The Bank of Israel (BOI) has decided to raise the interest rate to 0.75 percent. This marks the second time in the last month and a half that the Bank has raised rates. The hike was expected, but the amount is higher than what people thought that it would be.
The move comes as little surprise considering the ongoing financial issues that the world is going through. Inflation is up everywhere. This has been going on for a while, largely due to Covid crisis related problems in the supply chain. As western countries came out of lockdown far eastern producers were not able to match the new higher demands – this included chips needed for all manner of electronics – and when supply does not meet the demand prices rise.
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Then came the Russian invasion of Ukraine. First, grain and other foods exported by Ukraine were cut off. Then economic sanctions on Russia and Russian oligarchs caused disruptions in investments and other problems. Finally, the wets began to embargo Russian oil, while Russia itself cut off supplies of natural gas to Europe in retaliation. This caused sharp rises in the price of gasoline at the pump and in the cost of electricity.
Raising interest rates has always been the tool by which central banks try to fight inflation. But the move is usually done as a last resort because of all the new problems that it can cause. The higher rates make it more expensive to borrow money, thereby slowing growth in the economy. This also means drops in the markets such as those that have occurred since the U.S. Federal Reserve recently raised rates too as investors expect lower profits and see more of a return in bonds and so move their money from stocks to bonds.
But inflation was not the only reason the BOI cited in its decision to raise the rate.
For example, it explained that since the previous monetary policy decision, the shekel has weakened by 4.6 percent against the US dollar, by 1.4 percent against the euro, and by 3 percent in terms of the nominal effective exchange rate.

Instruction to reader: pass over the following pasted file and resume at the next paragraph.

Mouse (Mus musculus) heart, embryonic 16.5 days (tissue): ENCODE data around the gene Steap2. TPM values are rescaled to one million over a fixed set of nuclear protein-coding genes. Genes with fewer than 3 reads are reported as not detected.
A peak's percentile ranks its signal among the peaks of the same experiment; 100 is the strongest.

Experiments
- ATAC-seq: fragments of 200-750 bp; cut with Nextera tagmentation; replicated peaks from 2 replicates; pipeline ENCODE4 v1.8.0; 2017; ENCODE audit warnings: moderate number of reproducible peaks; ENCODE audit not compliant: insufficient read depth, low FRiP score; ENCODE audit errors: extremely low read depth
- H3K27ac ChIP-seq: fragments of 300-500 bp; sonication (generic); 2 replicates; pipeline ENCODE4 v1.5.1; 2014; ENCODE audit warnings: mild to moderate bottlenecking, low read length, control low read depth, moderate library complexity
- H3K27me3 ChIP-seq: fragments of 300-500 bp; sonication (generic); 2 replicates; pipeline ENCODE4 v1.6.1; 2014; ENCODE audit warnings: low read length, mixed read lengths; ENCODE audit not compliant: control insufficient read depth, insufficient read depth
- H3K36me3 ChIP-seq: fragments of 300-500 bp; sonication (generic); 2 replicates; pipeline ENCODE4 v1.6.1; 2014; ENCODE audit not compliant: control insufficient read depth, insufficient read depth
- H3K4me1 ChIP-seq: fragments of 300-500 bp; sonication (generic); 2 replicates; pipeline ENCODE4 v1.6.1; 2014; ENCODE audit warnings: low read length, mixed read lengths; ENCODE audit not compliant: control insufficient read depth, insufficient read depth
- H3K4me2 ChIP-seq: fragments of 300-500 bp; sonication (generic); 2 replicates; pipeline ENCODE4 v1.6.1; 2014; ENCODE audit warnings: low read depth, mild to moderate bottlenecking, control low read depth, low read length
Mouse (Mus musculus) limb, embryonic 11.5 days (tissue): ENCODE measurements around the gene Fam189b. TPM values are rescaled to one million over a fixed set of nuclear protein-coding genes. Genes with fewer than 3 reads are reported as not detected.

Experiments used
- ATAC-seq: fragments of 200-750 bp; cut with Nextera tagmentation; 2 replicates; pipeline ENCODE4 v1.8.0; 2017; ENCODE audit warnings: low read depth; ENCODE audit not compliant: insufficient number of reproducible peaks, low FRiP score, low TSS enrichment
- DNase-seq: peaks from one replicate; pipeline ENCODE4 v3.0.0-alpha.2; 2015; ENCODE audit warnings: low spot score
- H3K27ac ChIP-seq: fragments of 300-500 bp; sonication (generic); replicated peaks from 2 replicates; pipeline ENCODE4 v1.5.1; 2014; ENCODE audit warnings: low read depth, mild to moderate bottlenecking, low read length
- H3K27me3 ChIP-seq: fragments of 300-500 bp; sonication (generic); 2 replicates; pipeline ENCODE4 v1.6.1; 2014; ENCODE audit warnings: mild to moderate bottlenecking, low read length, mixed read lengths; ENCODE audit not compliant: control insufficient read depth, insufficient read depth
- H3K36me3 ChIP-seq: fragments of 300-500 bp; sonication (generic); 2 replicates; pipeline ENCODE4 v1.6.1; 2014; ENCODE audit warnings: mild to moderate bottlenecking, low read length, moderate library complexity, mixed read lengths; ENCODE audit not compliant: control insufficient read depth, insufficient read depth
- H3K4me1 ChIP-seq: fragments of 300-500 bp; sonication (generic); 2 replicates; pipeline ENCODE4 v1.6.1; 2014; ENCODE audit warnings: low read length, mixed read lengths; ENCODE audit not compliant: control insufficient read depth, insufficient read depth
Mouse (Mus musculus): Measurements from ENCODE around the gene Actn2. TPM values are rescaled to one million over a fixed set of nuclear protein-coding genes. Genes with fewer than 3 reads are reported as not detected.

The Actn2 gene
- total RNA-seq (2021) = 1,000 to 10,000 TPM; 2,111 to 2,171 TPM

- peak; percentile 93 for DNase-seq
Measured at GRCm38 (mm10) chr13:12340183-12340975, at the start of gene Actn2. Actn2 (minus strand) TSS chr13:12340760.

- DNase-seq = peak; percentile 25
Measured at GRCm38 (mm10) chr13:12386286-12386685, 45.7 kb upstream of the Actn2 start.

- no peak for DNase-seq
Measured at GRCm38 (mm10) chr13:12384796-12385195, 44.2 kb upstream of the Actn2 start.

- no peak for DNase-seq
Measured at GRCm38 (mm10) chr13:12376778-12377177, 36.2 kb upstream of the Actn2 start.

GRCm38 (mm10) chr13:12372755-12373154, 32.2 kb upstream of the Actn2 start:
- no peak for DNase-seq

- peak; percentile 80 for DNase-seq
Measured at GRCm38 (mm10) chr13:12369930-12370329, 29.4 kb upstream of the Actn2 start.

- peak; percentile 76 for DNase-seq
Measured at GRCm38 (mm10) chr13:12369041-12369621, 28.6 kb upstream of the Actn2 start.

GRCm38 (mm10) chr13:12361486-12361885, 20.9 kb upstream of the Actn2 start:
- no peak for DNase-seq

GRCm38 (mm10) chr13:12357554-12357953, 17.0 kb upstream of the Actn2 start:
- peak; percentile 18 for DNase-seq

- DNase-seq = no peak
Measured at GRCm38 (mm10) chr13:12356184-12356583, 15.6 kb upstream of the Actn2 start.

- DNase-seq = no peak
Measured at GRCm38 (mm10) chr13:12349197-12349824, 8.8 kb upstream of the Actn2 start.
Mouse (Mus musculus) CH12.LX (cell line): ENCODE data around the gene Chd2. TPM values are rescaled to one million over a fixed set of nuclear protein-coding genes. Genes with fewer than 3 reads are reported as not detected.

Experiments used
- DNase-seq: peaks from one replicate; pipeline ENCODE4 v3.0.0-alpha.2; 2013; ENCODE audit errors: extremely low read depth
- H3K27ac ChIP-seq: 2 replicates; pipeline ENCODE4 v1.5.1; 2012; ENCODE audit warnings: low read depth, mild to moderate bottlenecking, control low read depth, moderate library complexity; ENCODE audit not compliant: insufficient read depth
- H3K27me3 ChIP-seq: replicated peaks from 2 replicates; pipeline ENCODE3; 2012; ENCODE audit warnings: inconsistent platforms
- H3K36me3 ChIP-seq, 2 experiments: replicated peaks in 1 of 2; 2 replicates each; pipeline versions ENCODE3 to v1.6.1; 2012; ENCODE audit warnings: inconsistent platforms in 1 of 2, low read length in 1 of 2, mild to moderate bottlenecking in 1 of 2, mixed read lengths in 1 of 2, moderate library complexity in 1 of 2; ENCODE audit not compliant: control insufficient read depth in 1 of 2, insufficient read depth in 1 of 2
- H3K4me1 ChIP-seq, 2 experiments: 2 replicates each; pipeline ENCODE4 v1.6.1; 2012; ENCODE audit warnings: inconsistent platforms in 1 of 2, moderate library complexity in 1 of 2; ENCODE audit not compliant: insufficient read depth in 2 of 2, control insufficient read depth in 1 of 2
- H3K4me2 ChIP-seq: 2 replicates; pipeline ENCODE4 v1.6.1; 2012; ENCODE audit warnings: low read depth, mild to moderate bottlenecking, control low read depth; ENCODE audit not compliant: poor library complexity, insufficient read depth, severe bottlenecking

Also, economic data continue to indicate strong activity, even though first quarter GDP contracted by 1.6 percent in annual terms relative to the fourth quarter of 2021. This followed a 15.6 percent jump in the previous quarter.
The labor market remains tight and close to the full employment that characterized the economy prior to the COVID-19 pandemic. Businesses in most industries continue to indicate a shortage of workers as a constraint on their current operations.
The upward trend in home prices continued to accelerate, with prices rising by 16.3 percent in the past 12 months.
On that last matter, the higher interest rate will make mortgages more expensive and so it will be harder for Israelis to afford to buy homes. However, the drop in demand may cause lower prices, thereby offsetting the higher mortgage rates.
As for inflation in general, Israelis have been complaining about a high cost of living for years, irrespective of recent inflation. And should the crisis in Ukraine end soon then the price of oil should come down again.
The U.S. Dollar spiked in value against the Shekel after the Fed raised rates. It may go back down again after the move by the BOI.